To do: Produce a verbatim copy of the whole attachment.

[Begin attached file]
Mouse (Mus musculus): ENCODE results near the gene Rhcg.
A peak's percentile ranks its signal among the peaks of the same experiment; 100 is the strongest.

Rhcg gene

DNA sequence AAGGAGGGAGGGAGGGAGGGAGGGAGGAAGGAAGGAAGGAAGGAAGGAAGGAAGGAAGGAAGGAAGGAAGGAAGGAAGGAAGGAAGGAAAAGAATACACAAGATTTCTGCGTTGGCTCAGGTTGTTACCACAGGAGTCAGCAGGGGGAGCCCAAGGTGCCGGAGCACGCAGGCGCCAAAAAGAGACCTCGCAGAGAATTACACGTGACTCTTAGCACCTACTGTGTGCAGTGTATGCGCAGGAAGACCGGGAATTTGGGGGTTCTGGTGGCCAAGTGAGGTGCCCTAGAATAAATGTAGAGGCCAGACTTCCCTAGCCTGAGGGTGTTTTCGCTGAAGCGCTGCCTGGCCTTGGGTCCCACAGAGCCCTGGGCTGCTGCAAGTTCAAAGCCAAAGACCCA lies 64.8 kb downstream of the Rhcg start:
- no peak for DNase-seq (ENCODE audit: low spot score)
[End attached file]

Mouse (Mus musculus): ENCODE results near the gene Rhcg.
A peak's percentile ranks its signal among the peaks of the same experiment; 100 is the strongest.

Rhcg gene

DNA sequence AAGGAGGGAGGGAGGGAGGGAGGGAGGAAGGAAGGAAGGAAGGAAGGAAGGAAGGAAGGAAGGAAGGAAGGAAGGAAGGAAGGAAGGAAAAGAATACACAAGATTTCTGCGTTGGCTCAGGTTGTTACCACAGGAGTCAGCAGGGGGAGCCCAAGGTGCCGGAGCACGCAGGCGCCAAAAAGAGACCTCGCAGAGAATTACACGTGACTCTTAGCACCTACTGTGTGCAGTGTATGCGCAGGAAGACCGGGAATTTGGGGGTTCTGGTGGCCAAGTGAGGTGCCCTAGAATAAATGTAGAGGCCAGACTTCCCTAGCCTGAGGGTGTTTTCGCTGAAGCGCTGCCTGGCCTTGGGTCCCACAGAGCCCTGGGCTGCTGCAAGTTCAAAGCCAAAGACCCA lies 64.8 kb downstream of the Rhcg start:
- no peak for DNase-seq (ENCODE audit: low spot score)